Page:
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Stone-age hunter gatherers had rotten teeth due to nutty diet

Washington, Jan. 7 : Researchers have discovered some of the earliest evidence for widespread tooth decay in humans.


The new proof comes from skeletal remains of Stone-Age hunter-gatherers, who resided in what is now Morocco more than 13,700 years ago, the BBC reported.

The researchers said that individuals ate a lot of high-carbohydrate nutty foods, and their teeth's poor condition suggested that they were often in agony.

Scientists analysed the dental condition of 52 skeletons discovered at the Grotte des Pigeons complex at Taforalt in eastern Morocco over the past decade.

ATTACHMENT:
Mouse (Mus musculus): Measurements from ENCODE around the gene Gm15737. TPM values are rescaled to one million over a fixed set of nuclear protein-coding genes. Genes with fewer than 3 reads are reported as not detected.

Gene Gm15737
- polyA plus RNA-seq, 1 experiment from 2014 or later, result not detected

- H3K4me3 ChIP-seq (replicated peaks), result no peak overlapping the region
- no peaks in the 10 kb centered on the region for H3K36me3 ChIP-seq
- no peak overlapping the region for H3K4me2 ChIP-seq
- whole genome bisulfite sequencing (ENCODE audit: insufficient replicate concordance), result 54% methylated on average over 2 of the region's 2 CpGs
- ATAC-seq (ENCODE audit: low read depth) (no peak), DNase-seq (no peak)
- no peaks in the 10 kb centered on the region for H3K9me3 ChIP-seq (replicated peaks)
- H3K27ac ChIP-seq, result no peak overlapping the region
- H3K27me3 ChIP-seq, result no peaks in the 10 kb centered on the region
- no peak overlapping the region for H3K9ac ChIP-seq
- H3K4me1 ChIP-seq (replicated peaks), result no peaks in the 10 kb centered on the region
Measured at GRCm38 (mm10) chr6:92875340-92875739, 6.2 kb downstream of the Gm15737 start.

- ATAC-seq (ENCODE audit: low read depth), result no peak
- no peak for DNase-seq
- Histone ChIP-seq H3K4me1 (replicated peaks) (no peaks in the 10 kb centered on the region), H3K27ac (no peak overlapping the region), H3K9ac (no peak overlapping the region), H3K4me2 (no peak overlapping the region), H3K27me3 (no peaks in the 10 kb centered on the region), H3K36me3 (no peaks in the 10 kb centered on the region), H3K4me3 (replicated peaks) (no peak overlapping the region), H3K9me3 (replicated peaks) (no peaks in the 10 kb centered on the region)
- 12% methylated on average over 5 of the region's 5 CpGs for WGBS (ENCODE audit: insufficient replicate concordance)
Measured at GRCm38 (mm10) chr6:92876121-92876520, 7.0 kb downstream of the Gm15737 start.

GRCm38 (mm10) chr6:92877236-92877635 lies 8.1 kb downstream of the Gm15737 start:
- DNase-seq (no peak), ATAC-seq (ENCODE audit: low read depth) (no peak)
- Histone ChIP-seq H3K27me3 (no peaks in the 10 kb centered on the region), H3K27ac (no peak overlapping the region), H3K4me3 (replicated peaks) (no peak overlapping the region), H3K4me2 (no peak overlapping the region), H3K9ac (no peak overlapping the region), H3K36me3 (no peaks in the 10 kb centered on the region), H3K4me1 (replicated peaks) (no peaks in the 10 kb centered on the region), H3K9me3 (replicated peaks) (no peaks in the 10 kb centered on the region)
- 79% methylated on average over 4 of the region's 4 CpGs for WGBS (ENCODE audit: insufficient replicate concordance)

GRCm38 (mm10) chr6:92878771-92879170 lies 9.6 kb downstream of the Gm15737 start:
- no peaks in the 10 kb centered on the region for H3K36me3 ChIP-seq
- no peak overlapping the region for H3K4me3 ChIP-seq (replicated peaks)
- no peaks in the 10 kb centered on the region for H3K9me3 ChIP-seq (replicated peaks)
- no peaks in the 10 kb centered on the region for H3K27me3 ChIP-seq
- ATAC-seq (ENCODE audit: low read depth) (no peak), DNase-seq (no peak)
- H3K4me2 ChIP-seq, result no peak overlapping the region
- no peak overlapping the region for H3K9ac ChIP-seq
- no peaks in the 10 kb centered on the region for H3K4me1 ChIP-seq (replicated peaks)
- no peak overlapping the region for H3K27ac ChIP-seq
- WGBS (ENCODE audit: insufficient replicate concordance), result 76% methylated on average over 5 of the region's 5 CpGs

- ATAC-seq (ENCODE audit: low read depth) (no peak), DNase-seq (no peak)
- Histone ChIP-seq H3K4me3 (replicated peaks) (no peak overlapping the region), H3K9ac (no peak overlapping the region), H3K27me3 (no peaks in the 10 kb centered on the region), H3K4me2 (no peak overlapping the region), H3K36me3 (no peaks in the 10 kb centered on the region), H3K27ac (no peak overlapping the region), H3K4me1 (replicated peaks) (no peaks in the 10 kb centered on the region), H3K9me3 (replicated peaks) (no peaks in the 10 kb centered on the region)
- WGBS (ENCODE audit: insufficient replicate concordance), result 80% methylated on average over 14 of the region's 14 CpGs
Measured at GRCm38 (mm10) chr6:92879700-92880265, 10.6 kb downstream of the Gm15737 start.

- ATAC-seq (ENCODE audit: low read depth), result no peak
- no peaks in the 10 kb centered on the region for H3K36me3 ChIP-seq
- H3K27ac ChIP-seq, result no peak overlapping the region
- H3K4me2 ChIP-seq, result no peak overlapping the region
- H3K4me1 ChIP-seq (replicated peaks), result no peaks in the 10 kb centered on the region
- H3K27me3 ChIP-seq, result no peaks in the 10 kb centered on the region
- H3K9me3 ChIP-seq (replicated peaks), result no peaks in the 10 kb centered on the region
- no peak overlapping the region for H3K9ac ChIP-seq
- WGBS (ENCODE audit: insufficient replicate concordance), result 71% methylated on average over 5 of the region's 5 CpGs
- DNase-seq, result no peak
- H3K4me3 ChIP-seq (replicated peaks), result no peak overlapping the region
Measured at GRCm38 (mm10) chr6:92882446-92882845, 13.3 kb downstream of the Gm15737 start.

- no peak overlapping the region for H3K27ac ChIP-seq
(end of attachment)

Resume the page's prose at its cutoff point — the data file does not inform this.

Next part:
All except three individuals showed tooth decay, with cavities or other lesions influencing more than 50 per cent of the surviving teeth.

In some, the oral health was in such a bad condition that destructive abscesses had developed in them.

Wild plant remains at Taforalt indicated that these Stone Age hunter-gatherers were frequently eating sweet acorns, pine nuts and pistachios, with snails too being popular.

The research has been presented in PNAS.

--ANI (Posted on 07-01-2014)

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